Thursday, April 23, 2009

The Art of na lai by Zhao Chuan

After all, we shall have to na lai (bring it in). We'll have to use
it, store it or destroy it. If the owner is the new owner, the house
will become a new house but, first of all, this person has got to be
cool-headed, courageous, discriminating and not selfish. Without na
lai (bringing it in), one cannot possibly become a new person nor can
art and literature start anew.

── Lu Xun

〈na lai'ism〉

7 June 1934

Since the late Qing Dynasty, China has been gradually pursuing a new
cultural target, that of 'modernization'. For this reason, China
has always had to face the source of imagination about this target,
the West, by thinking about various possible inter-positional
relationships between her and the West. In the May Fourth and New
Culture Movements in the early twentieth century, a number of young
intellectuals took the lead, who actively sought a clean break with
the thousand-year-long tradition in which they found themselves
through subversion and fracture, much the way one cuts the messy hemp
with a sharp knife. However, at the same time when they looked for a
West-style cultural knowledge and social formation, they had behind
them a strong nationalistic appeal for social change as they were
urgently hoping for the day to soon arrive when they could run neck
to neck with the Western powers. That revolution that, to this day,
still has not had China run out of its tracks, is considered as a
radical culture movement and has led to a genuinely political Chinese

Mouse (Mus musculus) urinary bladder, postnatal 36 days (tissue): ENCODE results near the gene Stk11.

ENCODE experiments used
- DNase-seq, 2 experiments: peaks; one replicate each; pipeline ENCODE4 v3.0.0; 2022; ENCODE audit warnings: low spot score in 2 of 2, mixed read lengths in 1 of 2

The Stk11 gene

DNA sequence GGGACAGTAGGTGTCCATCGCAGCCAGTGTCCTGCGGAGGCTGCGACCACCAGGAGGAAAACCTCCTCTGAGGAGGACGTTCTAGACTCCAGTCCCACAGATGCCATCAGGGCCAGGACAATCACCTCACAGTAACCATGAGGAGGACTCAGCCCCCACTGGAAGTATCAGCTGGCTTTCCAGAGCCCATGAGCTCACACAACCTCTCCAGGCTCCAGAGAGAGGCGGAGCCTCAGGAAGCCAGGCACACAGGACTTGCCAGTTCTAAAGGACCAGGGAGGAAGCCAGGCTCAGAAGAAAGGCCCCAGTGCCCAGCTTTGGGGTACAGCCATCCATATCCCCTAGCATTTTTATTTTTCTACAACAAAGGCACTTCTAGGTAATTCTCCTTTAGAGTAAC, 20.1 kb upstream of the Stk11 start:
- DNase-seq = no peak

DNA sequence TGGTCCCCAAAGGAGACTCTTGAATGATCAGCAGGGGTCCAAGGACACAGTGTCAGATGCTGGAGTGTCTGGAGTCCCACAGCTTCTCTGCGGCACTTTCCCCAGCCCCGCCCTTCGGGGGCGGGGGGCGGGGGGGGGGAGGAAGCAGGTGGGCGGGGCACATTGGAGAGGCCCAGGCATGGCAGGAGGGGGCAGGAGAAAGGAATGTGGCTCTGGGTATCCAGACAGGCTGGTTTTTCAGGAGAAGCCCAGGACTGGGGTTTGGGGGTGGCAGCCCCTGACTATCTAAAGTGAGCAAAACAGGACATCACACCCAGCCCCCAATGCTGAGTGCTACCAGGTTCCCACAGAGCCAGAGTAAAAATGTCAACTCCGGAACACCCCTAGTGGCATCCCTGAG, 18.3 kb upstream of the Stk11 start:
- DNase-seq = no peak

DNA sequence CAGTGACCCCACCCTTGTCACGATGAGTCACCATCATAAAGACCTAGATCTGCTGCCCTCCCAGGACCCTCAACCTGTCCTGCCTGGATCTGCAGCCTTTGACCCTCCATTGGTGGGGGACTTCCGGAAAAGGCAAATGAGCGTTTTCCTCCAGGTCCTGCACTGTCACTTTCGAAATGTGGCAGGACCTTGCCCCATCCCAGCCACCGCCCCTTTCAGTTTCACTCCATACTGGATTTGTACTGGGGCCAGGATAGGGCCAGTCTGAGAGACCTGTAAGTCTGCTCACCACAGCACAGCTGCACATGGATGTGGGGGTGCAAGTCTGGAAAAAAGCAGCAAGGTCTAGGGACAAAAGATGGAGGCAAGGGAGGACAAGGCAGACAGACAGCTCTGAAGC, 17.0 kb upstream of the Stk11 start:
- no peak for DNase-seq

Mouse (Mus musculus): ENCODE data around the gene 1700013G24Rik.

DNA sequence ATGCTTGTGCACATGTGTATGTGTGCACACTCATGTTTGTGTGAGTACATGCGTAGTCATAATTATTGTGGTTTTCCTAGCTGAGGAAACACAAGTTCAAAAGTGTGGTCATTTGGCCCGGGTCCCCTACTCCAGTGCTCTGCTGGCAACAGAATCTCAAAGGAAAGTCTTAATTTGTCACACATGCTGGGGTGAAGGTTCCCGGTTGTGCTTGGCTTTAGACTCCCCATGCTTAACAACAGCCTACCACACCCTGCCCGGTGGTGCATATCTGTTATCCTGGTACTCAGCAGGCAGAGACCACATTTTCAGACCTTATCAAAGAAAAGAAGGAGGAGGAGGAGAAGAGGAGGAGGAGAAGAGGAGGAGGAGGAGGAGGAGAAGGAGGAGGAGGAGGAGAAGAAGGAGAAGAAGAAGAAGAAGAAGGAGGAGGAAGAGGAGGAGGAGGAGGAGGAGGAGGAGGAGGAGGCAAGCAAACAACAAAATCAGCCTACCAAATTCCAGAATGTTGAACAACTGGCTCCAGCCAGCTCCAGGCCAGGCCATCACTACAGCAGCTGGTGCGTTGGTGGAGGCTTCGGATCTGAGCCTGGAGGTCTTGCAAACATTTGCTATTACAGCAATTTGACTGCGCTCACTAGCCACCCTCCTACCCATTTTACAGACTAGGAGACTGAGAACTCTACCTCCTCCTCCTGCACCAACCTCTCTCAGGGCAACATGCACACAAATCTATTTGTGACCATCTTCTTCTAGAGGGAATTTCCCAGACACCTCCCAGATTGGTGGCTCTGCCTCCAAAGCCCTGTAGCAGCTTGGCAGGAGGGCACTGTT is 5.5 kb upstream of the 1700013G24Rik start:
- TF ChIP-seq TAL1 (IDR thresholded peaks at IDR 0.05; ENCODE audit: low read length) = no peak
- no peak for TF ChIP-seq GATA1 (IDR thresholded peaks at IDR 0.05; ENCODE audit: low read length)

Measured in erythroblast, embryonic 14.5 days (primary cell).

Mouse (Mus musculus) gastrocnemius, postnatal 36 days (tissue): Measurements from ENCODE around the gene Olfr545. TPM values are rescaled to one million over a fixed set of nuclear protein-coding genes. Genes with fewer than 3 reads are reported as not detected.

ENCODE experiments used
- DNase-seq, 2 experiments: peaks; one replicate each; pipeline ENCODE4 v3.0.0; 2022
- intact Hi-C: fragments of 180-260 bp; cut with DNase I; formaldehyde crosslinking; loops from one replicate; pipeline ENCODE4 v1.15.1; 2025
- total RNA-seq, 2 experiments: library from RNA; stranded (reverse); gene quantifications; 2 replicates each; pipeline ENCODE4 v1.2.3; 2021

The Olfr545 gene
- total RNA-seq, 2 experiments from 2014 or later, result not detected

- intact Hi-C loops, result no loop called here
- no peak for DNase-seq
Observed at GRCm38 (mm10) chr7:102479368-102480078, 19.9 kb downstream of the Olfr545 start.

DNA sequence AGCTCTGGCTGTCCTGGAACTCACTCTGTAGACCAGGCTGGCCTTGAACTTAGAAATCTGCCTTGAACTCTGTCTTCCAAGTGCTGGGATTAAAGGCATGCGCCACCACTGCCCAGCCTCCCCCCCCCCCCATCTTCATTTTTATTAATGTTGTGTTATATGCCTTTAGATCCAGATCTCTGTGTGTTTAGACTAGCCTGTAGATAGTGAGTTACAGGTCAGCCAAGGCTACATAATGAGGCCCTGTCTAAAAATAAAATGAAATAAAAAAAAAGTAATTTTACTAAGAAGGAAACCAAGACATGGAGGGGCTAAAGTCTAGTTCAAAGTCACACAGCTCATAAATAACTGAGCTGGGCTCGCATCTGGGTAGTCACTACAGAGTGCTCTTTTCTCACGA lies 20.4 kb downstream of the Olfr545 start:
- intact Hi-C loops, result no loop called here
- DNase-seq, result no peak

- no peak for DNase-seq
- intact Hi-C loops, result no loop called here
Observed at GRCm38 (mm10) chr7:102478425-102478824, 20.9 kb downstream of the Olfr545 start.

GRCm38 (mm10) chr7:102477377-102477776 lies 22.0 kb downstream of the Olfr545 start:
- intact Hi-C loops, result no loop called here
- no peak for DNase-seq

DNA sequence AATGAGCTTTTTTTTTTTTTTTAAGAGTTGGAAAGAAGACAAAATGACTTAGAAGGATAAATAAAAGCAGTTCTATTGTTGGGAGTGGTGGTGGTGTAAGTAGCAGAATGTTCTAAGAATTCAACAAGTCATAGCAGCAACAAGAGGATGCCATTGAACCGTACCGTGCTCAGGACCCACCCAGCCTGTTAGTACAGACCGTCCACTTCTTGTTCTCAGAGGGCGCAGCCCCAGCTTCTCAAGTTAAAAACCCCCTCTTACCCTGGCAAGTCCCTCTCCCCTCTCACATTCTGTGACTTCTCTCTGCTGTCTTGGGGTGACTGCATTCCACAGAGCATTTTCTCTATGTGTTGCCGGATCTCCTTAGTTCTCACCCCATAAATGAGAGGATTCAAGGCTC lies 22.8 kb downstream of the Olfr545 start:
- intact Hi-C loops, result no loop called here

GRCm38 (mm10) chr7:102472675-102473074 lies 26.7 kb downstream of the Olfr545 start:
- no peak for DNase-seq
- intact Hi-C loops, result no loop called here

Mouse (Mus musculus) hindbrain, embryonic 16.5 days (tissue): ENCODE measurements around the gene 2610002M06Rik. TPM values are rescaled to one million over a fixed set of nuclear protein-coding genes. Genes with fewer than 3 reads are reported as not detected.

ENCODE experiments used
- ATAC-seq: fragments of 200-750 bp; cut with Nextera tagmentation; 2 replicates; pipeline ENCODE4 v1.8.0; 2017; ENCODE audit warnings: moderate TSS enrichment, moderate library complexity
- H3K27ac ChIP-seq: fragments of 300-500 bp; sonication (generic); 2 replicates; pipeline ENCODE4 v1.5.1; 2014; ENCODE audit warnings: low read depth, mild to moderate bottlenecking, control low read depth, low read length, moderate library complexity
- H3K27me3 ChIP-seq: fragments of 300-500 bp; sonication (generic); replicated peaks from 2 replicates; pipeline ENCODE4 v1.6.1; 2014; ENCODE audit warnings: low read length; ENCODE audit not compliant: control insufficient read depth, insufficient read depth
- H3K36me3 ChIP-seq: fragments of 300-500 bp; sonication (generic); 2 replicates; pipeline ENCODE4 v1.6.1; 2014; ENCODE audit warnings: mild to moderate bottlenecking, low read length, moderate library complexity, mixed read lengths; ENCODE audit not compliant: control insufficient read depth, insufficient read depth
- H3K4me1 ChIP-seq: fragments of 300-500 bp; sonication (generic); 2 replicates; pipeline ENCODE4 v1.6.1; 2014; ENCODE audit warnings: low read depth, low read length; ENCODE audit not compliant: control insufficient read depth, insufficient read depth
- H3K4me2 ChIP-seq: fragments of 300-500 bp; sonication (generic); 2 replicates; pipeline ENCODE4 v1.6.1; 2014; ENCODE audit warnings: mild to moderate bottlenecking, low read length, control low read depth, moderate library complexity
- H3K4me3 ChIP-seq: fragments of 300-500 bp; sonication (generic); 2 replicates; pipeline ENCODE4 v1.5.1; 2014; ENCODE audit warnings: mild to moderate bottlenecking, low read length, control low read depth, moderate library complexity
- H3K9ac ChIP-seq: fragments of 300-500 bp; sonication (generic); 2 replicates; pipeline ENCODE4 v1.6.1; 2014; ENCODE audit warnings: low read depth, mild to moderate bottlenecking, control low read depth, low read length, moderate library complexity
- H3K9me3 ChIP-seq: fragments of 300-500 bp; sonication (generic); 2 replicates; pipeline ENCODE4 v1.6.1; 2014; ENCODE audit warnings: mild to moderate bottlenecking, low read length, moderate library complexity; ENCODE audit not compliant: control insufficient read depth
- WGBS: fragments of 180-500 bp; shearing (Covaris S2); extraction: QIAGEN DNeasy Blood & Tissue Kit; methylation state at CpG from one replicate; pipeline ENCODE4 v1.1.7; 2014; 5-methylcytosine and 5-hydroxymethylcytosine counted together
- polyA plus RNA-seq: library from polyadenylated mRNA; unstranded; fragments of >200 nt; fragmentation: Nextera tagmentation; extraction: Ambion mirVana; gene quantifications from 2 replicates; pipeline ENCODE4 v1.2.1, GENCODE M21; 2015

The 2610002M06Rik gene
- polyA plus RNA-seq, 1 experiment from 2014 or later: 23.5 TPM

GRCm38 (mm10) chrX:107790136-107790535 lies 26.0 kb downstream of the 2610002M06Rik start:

revolution. After liberation in 1949, the target of
'modernization' in Chinese society turned into a full-scale left-
wing socialist ideal based on the theory of class struggle. By the
end of the 1970s China had experienced the Cultural Revolution and
the closure of itself against the Western capitalist world after
liberation. Before the door of the nation was thrown wide open,
intellectuals and artists were acutely aware of an urgent need to
return to the target of 'modernization'. The pursuit all the way
for new art began then in such a trend that thought took. They first
passionately wanted to break with the new fine arts tradition of
China in which they found themselves, a fake realist art serving
politics, and they then wanted to push for change in social thinking.
Back then, because of our consistent imagination of modernity, we
directly took up in hand a weapon that was Western philosophy and
literature that was hardly explored in depth, particularly the kind
of Western modernism and its subsequent art trends that were almost
out of touch with the contemporary society. In addition, all weird
impulses and things that defied understanding were categorized as
part of Western modernism or had found a basis there. Even then, this
is still na lai, a consciously chosen scheme for transformation.

In that process, artists and commentators in China used terms such as
modernism, modernists, new wave, avant-garde or vanguards to refer to
new art and to define the art that was happening, references that,